What you should do to protect yourself
The market may be in for more shock as a result of Monday’s announcements on Wall Street, according to local financial adviser J.D. Miller, but the effect on people who have assets with the foundering financial companies likely will be minimal.
“I doubt anyone around here has a Lehman Brothers checking account,” Miller said. “I think if it was me, I’d get that money out of there, whether they’re under the (federally insured amount) limits or not. For the sake of peace of mind, I’d get it out of there.”
Under FDIC rules, individual account holders are protected up to $100,000, joint accounts are protected up to $200,000, and IRAs are protected up to $250,000.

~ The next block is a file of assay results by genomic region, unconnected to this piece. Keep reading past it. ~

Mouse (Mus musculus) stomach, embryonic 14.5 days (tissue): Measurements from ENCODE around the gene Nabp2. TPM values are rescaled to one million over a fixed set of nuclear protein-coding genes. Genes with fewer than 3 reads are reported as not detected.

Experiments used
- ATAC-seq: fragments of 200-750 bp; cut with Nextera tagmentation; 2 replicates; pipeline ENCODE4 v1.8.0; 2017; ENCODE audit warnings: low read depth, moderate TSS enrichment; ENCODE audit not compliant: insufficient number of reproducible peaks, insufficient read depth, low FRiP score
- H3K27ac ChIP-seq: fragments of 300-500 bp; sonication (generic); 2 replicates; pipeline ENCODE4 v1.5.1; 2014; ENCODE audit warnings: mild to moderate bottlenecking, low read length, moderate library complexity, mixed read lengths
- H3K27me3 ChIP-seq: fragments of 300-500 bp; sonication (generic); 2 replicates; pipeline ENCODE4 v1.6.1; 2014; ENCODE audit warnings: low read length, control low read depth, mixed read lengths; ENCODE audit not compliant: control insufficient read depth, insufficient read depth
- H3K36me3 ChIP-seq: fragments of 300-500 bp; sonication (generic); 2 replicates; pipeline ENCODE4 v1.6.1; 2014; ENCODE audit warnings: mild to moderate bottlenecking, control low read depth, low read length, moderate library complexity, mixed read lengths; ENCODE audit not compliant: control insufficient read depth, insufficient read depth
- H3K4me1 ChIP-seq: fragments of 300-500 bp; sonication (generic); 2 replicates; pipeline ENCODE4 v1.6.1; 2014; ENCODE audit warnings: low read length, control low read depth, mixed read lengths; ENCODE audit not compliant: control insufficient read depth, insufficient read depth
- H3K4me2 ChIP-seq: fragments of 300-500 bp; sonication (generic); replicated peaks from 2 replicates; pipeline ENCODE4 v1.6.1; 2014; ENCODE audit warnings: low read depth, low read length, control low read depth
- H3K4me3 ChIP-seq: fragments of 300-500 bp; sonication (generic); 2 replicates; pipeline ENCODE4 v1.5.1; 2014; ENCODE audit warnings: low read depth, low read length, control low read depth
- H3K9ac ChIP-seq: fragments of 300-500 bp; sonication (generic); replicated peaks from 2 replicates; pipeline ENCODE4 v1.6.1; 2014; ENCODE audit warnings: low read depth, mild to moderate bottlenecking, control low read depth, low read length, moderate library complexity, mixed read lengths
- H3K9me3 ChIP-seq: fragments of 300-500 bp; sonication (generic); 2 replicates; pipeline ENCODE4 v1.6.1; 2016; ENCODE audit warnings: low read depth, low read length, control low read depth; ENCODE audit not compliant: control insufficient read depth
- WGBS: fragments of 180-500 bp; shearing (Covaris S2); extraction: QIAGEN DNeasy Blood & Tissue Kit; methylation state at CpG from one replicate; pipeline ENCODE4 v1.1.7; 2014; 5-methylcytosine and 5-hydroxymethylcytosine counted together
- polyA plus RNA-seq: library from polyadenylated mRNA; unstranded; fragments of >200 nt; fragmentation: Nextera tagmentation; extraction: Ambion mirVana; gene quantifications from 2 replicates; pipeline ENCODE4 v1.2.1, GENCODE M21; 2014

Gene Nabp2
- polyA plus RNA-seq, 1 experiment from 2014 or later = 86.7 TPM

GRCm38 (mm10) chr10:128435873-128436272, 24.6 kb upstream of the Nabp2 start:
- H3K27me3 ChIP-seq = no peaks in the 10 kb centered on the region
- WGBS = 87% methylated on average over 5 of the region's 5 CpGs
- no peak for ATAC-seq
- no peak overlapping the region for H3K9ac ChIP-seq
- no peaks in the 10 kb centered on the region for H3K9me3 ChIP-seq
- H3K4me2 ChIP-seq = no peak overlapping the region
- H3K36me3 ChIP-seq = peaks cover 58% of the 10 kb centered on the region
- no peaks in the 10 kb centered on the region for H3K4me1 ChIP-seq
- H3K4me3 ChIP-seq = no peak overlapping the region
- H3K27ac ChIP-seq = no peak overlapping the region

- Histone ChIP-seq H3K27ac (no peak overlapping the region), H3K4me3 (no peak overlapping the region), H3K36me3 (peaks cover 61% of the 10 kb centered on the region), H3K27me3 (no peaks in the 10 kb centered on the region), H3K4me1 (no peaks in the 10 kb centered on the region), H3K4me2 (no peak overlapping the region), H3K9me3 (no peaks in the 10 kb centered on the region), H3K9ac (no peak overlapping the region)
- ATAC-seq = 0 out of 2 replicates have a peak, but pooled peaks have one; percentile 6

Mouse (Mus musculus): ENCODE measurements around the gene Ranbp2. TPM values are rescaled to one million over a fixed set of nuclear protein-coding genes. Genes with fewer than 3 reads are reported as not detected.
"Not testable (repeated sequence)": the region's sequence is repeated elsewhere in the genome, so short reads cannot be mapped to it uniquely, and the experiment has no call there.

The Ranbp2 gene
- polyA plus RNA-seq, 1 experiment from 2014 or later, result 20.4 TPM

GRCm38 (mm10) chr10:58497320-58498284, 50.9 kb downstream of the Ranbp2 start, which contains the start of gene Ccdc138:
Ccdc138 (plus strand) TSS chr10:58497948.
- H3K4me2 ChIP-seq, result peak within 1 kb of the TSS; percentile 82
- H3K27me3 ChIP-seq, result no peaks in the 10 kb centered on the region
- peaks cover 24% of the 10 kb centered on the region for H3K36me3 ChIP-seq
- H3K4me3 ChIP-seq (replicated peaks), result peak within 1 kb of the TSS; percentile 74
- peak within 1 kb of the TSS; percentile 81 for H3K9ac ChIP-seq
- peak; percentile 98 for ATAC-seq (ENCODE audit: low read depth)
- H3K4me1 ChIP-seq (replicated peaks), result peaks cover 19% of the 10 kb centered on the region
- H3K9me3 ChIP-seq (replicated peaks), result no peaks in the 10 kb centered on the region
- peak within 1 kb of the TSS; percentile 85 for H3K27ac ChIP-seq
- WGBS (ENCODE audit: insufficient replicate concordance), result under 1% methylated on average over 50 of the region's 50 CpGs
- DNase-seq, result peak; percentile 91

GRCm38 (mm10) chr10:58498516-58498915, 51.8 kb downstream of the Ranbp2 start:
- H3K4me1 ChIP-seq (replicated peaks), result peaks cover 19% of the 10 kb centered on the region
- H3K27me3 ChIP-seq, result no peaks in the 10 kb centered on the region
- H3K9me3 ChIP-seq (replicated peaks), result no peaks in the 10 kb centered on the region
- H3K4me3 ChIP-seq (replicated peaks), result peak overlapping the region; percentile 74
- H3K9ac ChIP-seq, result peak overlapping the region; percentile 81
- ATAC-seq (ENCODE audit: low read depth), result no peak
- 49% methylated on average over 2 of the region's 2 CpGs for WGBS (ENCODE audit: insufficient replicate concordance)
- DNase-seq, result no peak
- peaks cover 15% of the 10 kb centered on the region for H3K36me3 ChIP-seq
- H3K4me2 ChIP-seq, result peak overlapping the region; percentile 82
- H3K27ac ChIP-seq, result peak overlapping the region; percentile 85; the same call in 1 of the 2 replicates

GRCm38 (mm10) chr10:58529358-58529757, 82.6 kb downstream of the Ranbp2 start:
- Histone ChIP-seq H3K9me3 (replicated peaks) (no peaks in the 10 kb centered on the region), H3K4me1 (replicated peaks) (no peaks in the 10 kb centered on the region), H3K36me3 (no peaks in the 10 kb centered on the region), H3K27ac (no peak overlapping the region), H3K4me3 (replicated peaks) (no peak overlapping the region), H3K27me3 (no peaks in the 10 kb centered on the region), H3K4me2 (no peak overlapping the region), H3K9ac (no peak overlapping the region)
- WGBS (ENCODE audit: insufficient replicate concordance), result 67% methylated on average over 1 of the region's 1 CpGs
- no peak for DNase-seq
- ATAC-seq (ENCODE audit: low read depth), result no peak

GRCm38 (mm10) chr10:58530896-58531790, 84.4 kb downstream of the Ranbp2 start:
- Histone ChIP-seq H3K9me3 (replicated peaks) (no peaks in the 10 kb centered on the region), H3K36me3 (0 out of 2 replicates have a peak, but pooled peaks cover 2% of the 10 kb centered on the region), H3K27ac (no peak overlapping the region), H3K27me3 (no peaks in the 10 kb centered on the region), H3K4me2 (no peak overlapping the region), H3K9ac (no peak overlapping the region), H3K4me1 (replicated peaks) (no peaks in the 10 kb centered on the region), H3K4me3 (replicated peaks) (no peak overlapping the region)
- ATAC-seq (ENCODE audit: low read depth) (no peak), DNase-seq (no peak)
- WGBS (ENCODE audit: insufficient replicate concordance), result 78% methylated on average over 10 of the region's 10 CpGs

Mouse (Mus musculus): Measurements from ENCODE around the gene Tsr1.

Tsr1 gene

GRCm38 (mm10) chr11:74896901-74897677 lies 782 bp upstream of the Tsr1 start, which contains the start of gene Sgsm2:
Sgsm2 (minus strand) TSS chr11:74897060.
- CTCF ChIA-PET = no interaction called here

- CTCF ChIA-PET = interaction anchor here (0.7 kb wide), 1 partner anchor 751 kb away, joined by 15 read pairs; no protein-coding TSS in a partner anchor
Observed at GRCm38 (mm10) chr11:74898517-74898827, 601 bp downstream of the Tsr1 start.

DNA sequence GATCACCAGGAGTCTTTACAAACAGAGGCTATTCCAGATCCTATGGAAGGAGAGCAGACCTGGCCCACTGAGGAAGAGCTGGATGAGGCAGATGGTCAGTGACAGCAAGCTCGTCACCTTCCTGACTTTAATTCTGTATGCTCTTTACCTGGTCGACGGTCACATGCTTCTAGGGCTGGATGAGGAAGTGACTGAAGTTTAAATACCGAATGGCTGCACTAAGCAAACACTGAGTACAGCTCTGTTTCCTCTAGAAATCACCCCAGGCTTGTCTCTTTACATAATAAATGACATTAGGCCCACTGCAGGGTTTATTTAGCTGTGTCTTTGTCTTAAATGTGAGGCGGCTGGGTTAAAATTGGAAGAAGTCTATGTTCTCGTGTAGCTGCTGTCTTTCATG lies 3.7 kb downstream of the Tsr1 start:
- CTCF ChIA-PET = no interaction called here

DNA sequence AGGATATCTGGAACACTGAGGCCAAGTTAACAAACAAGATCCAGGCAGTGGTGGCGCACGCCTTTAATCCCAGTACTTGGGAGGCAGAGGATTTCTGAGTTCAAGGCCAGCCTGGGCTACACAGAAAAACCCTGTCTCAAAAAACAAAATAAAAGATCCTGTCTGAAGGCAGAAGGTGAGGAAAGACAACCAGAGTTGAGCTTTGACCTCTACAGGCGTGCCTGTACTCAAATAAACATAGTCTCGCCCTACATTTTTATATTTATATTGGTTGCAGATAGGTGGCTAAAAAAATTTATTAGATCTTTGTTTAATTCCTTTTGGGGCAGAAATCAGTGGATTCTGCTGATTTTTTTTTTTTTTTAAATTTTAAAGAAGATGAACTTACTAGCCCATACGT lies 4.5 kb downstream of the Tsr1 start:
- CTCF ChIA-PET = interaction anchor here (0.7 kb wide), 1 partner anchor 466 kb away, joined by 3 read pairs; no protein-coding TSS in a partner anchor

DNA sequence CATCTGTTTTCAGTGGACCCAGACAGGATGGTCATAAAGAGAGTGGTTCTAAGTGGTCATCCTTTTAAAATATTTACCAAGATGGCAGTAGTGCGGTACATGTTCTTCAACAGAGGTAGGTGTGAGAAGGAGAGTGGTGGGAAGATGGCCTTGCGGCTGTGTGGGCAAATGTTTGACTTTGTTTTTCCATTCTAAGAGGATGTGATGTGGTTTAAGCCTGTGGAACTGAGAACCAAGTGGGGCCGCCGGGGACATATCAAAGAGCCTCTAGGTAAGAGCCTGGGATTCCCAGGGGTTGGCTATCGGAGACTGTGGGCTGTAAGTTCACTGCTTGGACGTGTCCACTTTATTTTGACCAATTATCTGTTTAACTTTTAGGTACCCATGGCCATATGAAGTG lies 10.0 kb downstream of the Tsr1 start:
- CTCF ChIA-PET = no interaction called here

People with a 401(k) managed at Merrill Lynch in which the assets are not diversified should consult a financial adviser about their investments, Miller said.
Those with a 401(k) that is diversified should not be affected while Merrill Lynch is being sold, and underlying investments should not be effected.
As for troubled insurer American International Group, there are two fallback positions for protection of people with policies at the company.
If the state insurance commissioner where AIG is based forces the company into a takeover, the company that takes it over would take over policies.
The other is that each state maintains a state guarantee fund which would protect people up to certain limits.
“I certainly wouldn’t discourage people from attempting to move things,” Miller said. “If it’s true that (AIG has) got access to an additional $20 billion in capital like I’ve been reading, that would at least buy some time.”